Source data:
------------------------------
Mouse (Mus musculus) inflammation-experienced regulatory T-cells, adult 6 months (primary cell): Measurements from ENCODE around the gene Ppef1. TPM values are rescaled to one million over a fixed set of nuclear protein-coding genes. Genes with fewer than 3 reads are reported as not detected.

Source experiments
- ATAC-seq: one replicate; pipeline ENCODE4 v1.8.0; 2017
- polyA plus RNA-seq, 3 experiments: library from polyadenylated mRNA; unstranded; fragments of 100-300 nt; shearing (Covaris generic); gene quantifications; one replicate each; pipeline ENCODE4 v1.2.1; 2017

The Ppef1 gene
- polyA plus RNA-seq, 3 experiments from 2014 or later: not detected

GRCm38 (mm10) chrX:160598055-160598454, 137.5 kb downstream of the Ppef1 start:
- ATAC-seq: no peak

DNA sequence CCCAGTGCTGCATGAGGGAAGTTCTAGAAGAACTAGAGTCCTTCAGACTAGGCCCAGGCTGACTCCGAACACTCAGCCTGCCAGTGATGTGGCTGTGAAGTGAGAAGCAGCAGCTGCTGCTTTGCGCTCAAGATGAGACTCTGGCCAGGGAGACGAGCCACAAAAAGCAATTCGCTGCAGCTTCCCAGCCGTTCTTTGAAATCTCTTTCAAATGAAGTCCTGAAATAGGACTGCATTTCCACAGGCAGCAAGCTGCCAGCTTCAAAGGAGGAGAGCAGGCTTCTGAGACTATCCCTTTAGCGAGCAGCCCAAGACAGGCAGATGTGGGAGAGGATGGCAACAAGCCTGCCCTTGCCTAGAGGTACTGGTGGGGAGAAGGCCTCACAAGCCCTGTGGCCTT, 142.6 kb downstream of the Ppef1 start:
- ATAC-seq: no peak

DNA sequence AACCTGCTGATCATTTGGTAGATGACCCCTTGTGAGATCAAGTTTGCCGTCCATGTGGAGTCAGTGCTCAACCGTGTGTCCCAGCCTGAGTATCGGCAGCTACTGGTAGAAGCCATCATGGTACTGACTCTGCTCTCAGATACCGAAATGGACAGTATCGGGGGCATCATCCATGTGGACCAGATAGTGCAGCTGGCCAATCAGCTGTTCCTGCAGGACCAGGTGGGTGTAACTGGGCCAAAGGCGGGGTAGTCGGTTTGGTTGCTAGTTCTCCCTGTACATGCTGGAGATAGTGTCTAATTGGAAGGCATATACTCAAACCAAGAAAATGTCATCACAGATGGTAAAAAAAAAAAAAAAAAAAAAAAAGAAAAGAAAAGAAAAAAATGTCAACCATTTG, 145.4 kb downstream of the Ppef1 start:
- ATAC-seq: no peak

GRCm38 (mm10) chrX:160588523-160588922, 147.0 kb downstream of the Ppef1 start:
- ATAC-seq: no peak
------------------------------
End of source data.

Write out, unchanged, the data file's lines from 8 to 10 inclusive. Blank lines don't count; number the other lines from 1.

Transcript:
- ATAC-seq: no peak

DNA sequence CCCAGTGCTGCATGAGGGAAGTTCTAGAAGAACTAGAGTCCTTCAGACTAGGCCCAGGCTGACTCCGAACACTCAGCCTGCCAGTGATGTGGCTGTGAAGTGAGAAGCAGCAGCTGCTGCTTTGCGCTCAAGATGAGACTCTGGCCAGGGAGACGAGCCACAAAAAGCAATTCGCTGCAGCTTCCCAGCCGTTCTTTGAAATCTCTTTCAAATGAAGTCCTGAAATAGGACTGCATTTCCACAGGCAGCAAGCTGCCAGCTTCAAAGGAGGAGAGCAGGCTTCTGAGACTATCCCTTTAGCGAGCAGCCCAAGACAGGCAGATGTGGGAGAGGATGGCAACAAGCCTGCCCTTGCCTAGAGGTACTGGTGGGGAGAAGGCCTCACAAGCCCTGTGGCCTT, 142.6 kb downstream of the Ppef1 start:
- ATAC-seq: no peak